It’s time to remember ubuntu

2012-09-08 09:08

Six reporters from City Press and Media 24 Investigations crossed South Africa, Swaziland and Lesotho to find out more about the 44 men who died at Marikana.

The humanity of the men had become lost in the vast scale of the tragedy; and for the past two weeks, we have been searching for the faces and personalities behind the body count.

What the writers returned with were stories about the very many more lives which were shattered by the shooting, and during the days leading up to it.

In Mdumazulu village in the Transkei, Phumzile Sokhanyile’s mother collapsed and died when she heard that her son had been killed.

In Nqabara near the Eastern Cape town of Dutywa, a family of 15 lost their only breadwinner when Mongezeleli Ntenetya was killed.

The rock-drill operator cared for his mother, his wife, his three children and his eight younger siblings.

In the Swazi village of Kadvokolwako, Stelega Gadlela’s wife and 11 children, aged between 4 and 28, have had added misery heaped upon them by the poverty they now face.

Most of the families we interviewed spoke of the decent homes that their lost husbands and fathers had been saving for and had dreamed of building for them.

Homes which would have replaced the weather-beaten shacks and rondavels many of them will now have to continue living in indefinitely.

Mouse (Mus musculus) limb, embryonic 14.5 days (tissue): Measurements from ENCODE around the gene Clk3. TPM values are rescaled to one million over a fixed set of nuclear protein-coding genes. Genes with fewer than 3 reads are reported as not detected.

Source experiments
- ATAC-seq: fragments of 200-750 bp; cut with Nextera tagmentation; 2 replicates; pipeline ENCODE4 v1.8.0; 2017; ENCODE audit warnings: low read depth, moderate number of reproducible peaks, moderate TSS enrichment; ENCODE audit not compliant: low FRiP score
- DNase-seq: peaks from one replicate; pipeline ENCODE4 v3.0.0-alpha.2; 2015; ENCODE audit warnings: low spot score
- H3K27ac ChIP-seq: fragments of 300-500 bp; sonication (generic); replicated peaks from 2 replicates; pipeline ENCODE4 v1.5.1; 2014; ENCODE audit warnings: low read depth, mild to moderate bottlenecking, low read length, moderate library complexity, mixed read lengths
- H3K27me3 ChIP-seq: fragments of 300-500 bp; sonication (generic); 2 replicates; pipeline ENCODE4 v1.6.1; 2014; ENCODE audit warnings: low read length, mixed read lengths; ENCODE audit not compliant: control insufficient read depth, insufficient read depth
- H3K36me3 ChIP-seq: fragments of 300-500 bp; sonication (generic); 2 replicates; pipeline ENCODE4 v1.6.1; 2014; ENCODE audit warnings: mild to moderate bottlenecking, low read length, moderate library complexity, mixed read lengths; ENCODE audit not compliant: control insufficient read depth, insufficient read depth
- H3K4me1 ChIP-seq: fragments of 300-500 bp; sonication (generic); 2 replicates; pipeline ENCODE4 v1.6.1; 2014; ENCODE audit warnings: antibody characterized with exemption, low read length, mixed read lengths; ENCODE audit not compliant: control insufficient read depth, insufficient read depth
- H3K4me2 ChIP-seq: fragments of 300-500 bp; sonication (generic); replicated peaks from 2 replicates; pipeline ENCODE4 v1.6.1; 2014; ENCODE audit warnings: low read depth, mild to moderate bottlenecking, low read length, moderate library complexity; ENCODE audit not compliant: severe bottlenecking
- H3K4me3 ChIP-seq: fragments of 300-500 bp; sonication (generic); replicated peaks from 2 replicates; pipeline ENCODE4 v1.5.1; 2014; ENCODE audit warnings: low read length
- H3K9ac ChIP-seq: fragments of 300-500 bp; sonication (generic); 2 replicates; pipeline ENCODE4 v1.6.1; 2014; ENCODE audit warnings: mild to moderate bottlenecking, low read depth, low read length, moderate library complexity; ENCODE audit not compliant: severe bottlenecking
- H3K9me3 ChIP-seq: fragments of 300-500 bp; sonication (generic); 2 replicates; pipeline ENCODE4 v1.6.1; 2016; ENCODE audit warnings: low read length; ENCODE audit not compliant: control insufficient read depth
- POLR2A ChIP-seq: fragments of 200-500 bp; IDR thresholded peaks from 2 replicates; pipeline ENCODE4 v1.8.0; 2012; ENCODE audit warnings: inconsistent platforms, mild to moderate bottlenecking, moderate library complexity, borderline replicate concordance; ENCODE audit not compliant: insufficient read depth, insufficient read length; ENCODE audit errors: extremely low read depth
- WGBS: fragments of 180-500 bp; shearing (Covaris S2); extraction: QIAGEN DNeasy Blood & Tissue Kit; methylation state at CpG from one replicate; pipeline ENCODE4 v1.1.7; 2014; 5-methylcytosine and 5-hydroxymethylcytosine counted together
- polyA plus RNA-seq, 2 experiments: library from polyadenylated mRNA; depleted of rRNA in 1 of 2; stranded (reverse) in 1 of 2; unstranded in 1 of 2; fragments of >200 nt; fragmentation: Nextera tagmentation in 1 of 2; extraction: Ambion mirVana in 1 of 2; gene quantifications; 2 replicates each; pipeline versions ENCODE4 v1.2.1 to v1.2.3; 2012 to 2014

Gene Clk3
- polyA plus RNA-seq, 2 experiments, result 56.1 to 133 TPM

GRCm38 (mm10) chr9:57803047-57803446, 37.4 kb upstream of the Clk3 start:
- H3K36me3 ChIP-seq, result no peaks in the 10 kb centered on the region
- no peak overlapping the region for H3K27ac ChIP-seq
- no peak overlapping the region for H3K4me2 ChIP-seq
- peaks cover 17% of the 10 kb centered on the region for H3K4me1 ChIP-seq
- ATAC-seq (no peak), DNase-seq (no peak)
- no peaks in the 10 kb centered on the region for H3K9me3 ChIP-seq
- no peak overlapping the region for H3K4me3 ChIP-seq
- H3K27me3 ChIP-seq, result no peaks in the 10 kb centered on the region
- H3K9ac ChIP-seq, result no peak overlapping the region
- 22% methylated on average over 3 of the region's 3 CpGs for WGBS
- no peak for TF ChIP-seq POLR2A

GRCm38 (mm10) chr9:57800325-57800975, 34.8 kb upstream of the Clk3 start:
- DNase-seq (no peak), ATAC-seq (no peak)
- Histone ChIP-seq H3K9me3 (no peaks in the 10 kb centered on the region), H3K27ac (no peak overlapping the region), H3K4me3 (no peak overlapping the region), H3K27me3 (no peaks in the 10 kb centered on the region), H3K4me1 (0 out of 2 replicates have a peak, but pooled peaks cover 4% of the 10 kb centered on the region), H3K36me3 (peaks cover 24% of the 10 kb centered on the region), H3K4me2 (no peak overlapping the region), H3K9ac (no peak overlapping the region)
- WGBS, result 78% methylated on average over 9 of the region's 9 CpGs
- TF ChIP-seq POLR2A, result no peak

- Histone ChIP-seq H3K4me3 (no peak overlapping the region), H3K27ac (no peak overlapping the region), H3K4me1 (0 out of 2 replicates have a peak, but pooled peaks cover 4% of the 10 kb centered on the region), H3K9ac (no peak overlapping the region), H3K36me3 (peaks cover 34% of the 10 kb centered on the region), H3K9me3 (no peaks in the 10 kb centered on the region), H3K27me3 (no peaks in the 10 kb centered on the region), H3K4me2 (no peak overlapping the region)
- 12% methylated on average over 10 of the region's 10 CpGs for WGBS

Aside from the hunger which will surely result from the deaths of the 44 miners, security guards and police officers killed at Marikana, many of those who depended on them have also lost an opportunity for a decent life.

These include the sister of Mvuyisi Pato, for whom he put money aside every month to pay her fees at Fort Hare University in Eastern Cape.

The impact of what happened at Marikana will be felt for decades to come and it is our responsibility as citizens of the country to remember that and to help those the miners left behind.

In the turmoil that followed the shooting, many have circled like vultures with little but their own interests at heart.

We hope that today they will read these stories and remember the price that was paid at Marikana and that they, like the good and decent people of our country, will find it within themselves to act and assist the families left behind.

If ever there was a time to remember our ubuntu, our collective humanity, that time is now.

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